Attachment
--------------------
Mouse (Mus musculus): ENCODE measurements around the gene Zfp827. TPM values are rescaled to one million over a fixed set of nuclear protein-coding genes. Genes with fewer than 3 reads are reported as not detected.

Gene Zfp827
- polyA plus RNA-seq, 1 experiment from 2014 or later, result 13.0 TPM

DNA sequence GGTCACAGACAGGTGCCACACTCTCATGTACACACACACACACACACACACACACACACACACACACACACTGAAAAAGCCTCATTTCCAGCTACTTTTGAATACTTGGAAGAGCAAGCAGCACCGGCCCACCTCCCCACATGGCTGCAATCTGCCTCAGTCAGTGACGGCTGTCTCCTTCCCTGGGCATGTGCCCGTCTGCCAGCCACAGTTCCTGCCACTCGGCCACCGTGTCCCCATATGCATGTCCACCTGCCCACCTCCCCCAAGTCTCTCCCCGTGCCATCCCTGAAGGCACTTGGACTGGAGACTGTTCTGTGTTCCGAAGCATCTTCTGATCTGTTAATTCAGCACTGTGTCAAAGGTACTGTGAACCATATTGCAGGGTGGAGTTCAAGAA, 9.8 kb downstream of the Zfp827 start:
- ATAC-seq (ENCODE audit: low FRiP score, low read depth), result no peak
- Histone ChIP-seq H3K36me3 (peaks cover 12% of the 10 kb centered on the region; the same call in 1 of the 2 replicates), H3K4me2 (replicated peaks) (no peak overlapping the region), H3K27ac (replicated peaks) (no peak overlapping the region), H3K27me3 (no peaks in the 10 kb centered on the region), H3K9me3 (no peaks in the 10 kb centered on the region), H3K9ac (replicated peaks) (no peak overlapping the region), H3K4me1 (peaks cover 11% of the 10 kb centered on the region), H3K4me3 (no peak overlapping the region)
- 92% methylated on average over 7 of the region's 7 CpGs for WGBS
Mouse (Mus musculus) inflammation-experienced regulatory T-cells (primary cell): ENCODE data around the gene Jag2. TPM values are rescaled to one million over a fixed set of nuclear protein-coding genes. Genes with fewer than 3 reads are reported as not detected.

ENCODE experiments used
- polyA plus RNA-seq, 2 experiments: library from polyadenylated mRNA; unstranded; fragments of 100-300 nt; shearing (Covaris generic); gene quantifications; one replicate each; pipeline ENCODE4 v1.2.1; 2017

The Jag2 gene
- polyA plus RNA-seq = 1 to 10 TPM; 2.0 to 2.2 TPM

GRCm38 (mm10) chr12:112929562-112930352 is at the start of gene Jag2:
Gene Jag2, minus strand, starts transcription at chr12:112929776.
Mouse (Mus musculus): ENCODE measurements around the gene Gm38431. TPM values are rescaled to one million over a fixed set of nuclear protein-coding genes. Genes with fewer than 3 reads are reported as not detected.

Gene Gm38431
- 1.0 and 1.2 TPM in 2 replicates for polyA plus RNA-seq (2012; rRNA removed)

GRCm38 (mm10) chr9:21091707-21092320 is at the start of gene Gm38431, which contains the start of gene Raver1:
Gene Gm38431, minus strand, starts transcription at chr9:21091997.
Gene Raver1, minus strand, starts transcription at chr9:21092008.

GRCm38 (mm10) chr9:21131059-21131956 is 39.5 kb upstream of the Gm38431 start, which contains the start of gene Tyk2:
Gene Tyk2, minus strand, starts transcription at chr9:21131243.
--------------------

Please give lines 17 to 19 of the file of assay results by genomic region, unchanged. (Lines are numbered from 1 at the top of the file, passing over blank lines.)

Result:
- 1.0 and 1.2 TPM in 2 replicates for polyA plus RNA-seq (2012; rRNA removed)

GRCm38 (mm10) chr9:21091707-21092320 is at the start of gene Gm38431, which contains the start of gene Raver1:
Gene Gm38431, minus strand, starts transcription at chr9:21091997.